Photo by NPR

In east Texas, there is an awe-inspiring network of treehouses perched eight stories above the ground. It’s not an eco-resort or some dreamer’s getaway – the treetop settlement was built by David Daniel to protest the Keystone XL Pipeline, which is slated to rip through his property. Daniel was concerned over losing the forest he loved, the repercussions a pipe leak would have on his land, and the overall environmental impact of tapping dirty tar sands in Canada. With no money to fight the oil giant TransCanada, he did what was within his means. A former circus performer and rigger, Daniel had experience setting up a high wire – that he would ride across on a motorcycle while lit on fire. The carpenter and daredevil constructed seven houses high in the branches of his old oaks.

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Despite his months of effort, a local judge placed a temporary restraining order on Daniel after he tried to block TransCanada’s construction crews. The company spied the airborne fortresses from patrol flights and slapped Daniel with a $50,000 lawsuit. With little energy left, Daniel decided to settle with TransCanada for an undisclosed amount. While Daniel was never able to protest in his trees, other activists were ready to take up the fight. For 80 days, several dozen concerned citizens took turns living in his treehouses, some wearing masks to hide their identities. Called “eco-terrorists” by TransCanada, they were watched by guards on constant rotation and harassed by construction crews threatening to knock them to the ground below with heavy machinery. In the end, Daniel’s land was cleared and the pipe was moved 100 feet out of the way to avoid the houses.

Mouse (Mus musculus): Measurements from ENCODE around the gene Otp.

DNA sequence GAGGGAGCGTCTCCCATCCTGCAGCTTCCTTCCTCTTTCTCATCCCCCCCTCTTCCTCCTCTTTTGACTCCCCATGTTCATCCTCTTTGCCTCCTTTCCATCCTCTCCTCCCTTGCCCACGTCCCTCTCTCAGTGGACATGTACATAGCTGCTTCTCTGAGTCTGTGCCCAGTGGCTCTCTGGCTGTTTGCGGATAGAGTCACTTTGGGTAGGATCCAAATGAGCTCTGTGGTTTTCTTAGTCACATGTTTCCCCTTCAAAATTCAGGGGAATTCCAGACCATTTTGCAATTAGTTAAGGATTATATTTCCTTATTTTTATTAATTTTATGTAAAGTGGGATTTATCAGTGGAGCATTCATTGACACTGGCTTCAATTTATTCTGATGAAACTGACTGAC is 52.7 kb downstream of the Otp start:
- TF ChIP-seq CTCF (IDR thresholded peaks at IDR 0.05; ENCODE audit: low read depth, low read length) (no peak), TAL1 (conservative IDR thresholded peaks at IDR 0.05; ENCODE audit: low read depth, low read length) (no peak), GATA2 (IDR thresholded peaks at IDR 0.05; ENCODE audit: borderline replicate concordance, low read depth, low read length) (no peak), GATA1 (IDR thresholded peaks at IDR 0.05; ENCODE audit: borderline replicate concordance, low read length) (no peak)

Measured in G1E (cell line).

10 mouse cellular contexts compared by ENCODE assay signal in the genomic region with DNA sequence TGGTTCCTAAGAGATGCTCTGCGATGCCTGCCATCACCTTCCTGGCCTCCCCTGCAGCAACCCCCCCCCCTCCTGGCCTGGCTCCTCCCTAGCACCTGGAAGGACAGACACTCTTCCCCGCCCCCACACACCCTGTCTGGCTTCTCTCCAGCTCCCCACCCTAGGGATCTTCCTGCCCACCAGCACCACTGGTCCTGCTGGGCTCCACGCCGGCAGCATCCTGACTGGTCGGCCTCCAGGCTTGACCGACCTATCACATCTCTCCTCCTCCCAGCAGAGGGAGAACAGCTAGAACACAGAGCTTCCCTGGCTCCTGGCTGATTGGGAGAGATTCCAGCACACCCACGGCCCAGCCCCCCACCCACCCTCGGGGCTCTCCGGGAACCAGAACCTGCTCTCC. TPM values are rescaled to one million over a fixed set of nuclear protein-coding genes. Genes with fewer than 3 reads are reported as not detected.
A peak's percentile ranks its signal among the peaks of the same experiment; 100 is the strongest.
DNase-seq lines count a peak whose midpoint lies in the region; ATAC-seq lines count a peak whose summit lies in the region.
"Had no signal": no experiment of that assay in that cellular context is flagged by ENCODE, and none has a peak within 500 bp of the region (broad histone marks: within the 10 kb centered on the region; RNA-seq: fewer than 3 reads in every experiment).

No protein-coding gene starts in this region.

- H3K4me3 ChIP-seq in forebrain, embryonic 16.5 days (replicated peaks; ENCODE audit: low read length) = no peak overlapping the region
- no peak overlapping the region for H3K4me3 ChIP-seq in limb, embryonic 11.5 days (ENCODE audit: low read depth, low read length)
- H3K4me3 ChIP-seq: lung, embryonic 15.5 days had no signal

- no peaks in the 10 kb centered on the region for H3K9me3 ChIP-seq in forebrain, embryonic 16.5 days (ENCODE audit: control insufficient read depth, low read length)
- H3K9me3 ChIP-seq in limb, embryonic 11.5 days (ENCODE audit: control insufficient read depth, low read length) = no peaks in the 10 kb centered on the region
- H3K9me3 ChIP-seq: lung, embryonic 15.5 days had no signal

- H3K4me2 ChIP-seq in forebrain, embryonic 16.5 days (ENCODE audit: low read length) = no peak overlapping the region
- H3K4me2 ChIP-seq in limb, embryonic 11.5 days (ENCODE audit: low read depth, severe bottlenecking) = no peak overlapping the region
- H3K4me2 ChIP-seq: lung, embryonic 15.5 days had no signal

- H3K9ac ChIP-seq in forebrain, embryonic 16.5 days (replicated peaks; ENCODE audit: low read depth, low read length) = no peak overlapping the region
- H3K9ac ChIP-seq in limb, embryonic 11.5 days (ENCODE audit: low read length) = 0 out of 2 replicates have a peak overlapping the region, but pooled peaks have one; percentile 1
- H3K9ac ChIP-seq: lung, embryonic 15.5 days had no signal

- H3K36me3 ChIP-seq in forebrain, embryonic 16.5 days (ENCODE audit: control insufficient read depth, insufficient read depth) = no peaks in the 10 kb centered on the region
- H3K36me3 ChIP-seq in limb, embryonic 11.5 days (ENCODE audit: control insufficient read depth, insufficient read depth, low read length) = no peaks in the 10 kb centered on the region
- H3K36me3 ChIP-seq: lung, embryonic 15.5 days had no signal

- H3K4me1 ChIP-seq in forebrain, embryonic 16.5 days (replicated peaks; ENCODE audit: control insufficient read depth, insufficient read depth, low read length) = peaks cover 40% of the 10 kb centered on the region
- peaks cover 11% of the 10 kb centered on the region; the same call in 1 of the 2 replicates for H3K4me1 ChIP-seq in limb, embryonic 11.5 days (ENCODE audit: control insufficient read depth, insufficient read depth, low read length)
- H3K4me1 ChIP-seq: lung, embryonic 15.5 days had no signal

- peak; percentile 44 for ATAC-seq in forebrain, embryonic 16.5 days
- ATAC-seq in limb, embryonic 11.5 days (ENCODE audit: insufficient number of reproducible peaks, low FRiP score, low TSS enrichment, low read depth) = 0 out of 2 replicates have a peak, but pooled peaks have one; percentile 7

Much publicity has been given to the controversial northern end of the Keystone Pipeline, but few realize that the southern stretch has been endorsed by President Obama. The pipeline is a potential “game over” for the world’s climate, and it presents a risk to water tables and ecosystems spanning from Alberta to the Gulf of Mexico. A number of demonstrations have taken place across the nation to highlight the dangers of tar sand extraction. Protesters are called heroes by fellow activists and trouble-makers by big oil, and tensions will continue to grow as long as the US continues to rely heavily on fossil fuels.


Photos by NPR and Wikimedia Commons user Magnus Manske